Director: Justin Chadwick
As biopics go, you could choose a much less interesting subject than Nelson Mandela and still make a ruddy good film. Part of the reason why he became such an inspiring figure was because of the personal struggles he had to overcome to get where he did; his sacrifices were martyr-like. Now, we can easily see him as a saint, almost like a Messiah for the South African people. In a way, it's a good thing that this film was actually made before his death, because any film made now would be treating him with the same reverence as a demi-god. This film at least portrays him very much as a human being; he has flaws, he does things wrong, he cheats on his wife, he puts people at risk. However, we still see no condemnation for his occasionally violent tactics. In this case, the filmmakers clearly decided to embrace a utilitarian "ends justify the means" mantra.
Central to the film, of course, is Elba's performance as Mandela. I may argue the existence of the Globe nomination due to the timing of the film, but there's no doubt that it is actually deserved. From Mandela as a young man, right through until his release from prison, Elba looks like Mandela, talks like him and inhabits a character that we have all known and respected so convincingly that you forget it's not actually him you're watching. For the British star, this role is the chance of a lifetime to flex his acting muscles, and he does this with aplomb and tenacity. The Mandela he gives us is the father of a nation, the grand statesman from a small upbringing; he is humble, righteous but flawed. It is a great performance indeed.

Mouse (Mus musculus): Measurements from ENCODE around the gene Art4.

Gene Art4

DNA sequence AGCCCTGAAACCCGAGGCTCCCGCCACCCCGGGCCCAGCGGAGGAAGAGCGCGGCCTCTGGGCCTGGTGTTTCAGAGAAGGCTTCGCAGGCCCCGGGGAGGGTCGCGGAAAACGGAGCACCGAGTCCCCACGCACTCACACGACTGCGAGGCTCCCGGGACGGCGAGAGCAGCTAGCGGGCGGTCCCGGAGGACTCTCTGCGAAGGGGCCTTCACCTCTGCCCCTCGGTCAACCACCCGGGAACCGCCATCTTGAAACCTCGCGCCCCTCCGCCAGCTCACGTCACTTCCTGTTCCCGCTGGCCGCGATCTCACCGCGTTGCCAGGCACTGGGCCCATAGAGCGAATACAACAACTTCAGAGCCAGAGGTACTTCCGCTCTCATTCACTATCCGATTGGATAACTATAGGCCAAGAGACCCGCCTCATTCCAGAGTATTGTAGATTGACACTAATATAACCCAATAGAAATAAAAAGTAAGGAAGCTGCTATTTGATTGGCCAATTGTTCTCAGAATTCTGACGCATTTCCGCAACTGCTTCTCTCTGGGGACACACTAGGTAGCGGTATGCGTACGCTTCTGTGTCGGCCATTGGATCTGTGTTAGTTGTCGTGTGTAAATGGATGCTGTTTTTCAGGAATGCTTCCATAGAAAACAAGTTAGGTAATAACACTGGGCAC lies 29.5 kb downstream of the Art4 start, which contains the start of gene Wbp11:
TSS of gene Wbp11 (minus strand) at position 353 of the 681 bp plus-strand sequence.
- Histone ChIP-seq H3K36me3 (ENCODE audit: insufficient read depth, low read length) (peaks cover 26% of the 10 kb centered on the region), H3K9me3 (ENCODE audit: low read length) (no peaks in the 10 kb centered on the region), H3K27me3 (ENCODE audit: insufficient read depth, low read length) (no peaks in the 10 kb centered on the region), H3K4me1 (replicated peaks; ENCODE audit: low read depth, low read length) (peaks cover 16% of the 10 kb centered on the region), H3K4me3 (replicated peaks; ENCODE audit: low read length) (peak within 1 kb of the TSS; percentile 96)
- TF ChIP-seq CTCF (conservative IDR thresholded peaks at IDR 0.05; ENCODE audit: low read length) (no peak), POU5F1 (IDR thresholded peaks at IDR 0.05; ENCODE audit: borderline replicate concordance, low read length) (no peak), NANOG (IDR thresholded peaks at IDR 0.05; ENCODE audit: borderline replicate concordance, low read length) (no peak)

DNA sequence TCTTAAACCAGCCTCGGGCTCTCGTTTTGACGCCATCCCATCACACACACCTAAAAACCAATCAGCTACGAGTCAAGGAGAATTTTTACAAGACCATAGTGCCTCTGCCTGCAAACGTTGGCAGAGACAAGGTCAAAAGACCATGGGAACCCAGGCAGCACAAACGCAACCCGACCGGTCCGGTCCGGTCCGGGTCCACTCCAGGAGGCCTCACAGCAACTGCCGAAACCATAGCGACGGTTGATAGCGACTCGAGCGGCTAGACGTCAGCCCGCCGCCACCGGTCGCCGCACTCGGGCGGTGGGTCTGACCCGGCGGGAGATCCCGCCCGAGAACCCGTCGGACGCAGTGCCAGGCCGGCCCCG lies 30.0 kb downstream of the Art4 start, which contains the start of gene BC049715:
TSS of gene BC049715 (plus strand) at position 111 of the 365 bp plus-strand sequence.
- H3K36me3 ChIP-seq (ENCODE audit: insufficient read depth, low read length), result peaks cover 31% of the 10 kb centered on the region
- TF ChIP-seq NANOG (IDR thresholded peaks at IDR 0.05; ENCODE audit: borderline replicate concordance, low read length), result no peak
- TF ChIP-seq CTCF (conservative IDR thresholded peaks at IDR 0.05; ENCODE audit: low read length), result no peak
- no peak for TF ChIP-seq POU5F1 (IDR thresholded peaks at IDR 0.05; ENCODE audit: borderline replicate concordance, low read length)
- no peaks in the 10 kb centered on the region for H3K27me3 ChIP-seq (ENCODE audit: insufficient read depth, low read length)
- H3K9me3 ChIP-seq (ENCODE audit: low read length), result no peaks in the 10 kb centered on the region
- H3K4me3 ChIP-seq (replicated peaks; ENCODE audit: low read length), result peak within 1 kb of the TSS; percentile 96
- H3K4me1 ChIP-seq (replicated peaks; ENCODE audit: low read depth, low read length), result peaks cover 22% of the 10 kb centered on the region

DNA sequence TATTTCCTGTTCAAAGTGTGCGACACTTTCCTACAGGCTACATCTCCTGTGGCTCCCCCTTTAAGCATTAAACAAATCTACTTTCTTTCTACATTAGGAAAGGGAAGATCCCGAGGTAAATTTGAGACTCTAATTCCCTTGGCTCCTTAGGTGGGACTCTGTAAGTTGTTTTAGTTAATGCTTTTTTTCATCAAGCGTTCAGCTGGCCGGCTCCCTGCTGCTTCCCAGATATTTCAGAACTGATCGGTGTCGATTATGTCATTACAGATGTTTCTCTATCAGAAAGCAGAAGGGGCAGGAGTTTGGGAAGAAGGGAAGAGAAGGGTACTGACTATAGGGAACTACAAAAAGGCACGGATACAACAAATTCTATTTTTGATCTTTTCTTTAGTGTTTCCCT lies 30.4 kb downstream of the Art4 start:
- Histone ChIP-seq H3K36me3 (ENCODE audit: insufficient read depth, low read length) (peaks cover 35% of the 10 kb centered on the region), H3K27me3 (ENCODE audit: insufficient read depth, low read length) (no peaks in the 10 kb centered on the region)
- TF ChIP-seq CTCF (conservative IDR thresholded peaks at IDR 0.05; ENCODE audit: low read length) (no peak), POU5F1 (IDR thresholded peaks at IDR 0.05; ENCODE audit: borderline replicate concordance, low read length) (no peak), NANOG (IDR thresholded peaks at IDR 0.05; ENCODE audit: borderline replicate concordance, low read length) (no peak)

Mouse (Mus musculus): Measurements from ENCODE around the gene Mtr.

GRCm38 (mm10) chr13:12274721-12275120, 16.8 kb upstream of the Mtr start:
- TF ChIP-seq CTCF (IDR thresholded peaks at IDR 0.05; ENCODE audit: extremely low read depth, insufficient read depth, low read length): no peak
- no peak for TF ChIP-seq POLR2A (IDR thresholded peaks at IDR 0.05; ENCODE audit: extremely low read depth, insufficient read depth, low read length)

At two hours twenty minutes, the film's main downfall is its length. It takes great pain in establishing Mandela as a character and being historically accurate in setting up the scene before his imprisonment, but were I the filmmaker, I would have shaved the entire first half hour from the film entirely. Watching Mandela with his first wife, his tribal upbringing, his career as a lawyer - all this could have been hinted at rather than shown. For a man whose life was so full of landmark moments, I don't understand why you would waste your focus on points of little significance.
As far as biopics go, this is not a landmark film. It gives us little more about Mandela that we didn't know already and says very little by itself. The message it gives is the same message that Mandela gave himself; if his message weren't so universal, it would be easy to claim this a piece of liberal agitprop. The film is about as controversial as an airing cupboard, but for the purpose of learning about apartheid and as a snapshot of that part of our history, the film ticks all the right boxes. Dramatically, the film lacks any real kind of pace, but arguably no biopic ever really possesses that. But what Mandela: The Long Walk To Freedom lacks that, say, La Vie En Rose possesses, is the ability to surprise us. And that's not the fault of anyone at all, just an indicator of the sheer gravitas Mandela, the man, actually had.